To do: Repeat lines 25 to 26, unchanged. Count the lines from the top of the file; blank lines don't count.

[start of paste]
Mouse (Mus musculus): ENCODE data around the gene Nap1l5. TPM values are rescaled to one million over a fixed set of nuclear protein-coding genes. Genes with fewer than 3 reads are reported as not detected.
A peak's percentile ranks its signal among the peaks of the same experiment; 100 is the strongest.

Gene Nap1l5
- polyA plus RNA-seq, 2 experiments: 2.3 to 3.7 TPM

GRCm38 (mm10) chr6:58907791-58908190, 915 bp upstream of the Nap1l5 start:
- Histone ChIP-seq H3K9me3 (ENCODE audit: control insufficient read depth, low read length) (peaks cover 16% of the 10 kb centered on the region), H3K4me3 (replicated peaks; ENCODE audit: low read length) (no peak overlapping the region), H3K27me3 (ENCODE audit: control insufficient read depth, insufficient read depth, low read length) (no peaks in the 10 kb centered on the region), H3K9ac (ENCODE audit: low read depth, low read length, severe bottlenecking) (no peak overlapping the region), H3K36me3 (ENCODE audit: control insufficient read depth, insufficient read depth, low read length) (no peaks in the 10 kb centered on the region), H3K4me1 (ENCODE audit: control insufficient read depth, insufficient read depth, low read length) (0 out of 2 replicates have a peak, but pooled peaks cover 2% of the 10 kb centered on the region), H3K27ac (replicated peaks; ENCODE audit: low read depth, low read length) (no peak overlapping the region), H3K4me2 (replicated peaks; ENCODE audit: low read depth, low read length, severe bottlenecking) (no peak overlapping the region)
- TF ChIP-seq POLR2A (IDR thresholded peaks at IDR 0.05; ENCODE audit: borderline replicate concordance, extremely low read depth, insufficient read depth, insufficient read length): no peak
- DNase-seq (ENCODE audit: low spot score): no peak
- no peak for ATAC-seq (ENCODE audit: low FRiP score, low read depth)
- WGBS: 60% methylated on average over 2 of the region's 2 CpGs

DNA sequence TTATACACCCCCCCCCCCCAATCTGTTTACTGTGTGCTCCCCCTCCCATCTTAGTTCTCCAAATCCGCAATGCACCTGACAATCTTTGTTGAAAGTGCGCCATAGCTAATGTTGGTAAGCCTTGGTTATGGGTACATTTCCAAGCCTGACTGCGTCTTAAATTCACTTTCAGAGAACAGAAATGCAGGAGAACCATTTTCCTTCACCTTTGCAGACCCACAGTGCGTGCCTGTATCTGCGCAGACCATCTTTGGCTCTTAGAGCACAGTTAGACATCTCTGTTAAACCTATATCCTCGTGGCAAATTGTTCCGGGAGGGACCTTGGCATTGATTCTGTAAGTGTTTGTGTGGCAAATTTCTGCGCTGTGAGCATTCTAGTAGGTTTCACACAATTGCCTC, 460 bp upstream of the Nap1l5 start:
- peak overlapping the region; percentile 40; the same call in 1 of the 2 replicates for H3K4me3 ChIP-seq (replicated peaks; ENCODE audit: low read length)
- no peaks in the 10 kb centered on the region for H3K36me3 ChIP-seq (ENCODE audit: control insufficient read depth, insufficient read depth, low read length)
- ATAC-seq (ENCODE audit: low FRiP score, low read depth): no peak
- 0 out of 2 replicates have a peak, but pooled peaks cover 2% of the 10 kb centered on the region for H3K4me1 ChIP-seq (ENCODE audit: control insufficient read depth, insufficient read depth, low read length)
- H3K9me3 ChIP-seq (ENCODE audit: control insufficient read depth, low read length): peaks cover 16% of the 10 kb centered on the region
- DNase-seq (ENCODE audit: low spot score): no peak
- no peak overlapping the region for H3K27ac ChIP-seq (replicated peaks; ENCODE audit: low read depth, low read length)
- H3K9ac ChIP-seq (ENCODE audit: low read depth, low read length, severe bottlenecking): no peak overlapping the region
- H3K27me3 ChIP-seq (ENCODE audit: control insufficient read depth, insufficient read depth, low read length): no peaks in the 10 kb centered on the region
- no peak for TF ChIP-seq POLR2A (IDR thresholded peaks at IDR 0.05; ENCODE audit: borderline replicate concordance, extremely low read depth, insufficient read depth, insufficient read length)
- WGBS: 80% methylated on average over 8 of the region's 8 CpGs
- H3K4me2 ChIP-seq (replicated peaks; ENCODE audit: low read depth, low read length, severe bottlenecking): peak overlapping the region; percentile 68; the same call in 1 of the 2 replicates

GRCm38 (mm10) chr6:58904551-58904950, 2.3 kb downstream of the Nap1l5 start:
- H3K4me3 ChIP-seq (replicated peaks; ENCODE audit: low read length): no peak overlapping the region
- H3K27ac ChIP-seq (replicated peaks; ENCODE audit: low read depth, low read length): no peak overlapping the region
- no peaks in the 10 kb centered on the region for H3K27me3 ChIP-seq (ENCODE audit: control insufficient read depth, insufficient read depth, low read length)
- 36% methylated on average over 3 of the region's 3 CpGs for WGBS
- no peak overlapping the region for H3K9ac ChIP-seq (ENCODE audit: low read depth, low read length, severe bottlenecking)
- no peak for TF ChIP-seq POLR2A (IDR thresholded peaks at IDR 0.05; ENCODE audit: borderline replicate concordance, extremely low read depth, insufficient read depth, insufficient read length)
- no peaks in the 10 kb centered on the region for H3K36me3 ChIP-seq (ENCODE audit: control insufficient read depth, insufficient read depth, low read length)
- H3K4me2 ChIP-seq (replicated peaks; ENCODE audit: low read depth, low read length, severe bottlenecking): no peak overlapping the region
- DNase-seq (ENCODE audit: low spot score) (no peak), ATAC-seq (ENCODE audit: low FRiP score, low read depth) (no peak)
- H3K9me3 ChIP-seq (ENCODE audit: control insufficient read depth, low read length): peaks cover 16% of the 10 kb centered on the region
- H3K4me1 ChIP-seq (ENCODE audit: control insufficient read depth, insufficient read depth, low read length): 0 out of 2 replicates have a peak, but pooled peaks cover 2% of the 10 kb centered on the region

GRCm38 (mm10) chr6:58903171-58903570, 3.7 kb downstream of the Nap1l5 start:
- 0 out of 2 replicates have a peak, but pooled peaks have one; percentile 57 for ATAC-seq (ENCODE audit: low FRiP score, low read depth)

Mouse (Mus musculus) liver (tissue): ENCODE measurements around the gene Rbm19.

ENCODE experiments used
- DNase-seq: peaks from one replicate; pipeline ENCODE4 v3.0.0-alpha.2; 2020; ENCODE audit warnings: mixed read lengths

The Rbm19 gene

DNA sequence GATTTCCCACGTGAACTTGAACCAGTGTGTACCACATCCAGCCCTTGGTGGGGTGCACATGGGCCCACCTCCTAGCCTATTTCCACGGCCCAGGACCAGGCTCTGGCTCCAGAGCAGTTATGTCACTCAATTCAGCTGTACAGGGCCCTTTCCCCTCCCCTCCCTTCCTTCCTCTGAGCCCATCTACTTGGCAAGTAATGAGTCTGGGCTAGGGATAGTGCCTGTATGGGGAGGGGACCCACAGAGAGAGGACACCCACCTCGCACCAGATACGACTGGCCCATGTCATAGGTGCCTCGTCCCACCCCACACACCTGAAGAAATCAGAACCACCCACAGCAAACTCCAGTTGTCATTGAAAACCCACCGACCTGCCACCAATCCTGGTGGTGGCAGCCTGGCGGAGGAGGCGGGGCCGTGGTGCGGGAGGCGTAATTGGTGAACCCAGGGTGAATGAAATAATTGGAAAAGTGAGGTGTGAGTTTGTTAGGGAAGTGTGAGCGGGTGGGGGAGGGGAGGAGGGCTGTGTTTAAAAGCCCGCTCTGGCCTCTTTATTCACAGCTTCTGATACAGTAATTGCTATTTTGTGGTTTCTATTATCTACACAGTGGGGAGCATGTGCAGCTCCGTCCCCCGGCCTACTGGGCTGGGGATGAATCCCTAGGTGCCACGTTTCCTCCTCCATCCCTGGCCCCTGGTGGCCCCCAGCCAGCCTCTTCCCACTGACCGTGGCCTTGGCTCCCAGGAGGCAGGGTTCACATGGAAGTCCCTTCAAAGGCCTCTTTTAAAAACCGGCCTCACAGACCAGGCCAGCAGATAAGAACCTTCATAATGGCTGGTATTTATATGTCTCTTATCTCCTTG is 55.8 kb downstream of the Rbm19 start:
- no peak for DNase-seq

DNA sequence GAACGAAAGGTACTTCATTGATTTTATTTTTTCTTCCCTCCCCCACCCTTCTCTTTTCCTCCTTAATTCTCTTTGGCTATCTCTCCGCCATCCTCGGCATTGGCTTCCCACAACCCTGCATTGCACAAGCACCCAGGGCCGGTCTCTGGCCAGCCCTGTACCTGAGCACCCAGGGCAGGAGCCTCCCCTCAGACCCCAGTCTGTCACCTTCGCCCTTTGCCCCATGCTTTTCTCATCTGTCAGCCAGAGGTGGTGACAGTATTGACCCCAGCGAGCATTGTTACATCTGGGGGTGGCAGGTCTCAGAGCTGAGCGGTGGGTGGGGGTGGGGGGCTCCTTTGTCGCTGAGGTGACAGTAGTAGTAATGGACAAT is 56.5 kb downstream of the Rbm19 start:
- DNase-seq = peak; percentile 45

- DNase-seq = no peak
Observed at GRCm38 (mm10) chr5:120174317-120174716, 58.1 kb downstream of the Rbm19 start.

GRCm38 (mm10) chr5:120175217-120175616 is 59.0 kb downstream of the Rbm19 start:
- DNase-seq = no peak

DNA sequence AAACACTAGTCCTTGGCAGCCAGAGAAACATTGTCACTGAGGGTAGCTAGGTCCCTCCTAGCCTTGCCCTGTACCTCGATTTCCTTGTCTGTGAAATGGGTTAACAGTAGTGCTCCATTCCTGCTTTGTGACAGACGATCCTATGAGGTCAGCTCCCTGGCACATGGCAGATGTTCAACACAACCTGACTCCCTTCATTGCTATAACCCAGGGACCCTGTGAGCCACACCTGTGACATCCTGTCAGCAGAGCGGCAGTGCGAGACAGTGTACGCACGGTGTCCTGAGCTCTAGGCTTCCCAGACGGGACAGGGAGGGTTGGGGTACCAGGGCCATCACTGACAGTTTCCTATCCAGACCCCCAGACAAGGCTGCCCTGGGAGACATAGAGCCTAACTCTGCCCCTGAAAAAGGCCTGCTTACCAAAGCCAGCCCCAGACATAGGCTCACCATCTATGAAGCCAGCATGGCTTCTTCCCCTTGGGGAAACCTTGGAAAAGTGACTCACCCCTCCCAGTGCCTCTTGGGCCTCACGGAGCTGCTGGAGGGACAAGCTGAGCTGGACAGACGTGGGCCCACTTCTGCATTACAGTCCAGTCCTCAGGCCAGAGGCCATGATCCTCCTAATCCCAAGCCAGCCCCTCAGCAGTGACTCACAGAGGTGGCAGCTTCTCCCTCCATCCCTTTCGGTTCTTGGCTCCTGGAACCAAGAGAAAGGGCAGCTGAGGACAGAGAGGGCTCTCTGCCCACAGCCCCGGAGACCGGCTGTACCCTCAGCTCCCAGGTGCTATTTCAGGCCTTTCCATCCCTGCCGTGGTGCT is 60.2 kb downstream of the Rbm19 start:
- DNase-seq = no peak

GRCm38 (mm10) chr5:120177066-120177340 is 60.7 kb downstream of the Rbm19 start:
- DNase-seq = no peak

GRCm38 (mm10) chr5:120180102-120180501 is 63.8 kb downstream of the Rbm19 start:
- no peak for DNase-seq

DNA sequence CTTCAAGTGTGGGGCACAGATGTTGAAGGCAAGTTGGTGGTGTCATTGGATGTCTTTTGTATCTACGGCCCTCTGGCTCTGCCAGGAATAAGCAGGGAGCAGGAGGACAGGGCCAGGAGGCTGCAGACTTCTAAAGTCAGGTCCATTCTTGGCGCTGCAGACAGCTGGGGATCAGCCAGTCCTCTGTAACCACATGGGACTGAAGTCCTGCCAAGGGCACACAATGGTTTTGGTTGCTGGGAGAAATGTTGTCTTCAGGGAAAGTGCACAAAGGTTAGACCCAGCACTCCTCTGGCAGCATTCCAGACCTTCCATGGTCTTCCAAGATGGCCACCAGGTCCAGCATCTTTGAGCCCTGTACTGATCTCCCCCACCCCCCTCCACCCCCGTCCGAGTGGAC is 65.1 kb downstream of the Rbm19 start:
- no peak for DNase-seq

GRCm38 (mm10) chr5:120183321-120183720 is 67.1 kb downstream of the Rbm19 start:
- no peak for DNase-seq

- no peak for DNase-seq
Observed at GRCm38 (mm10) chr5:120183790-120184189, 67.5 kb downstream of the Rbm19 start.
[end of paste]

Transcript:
- H3K4me3 ChIP-seq (replicated peaks; ENCODE audit: low read length): no peak overlapping the region
- H3K27ac ChIP-seq (replicated peaks; ENCODE audit: low read depth, low read length): no peak overlapping the region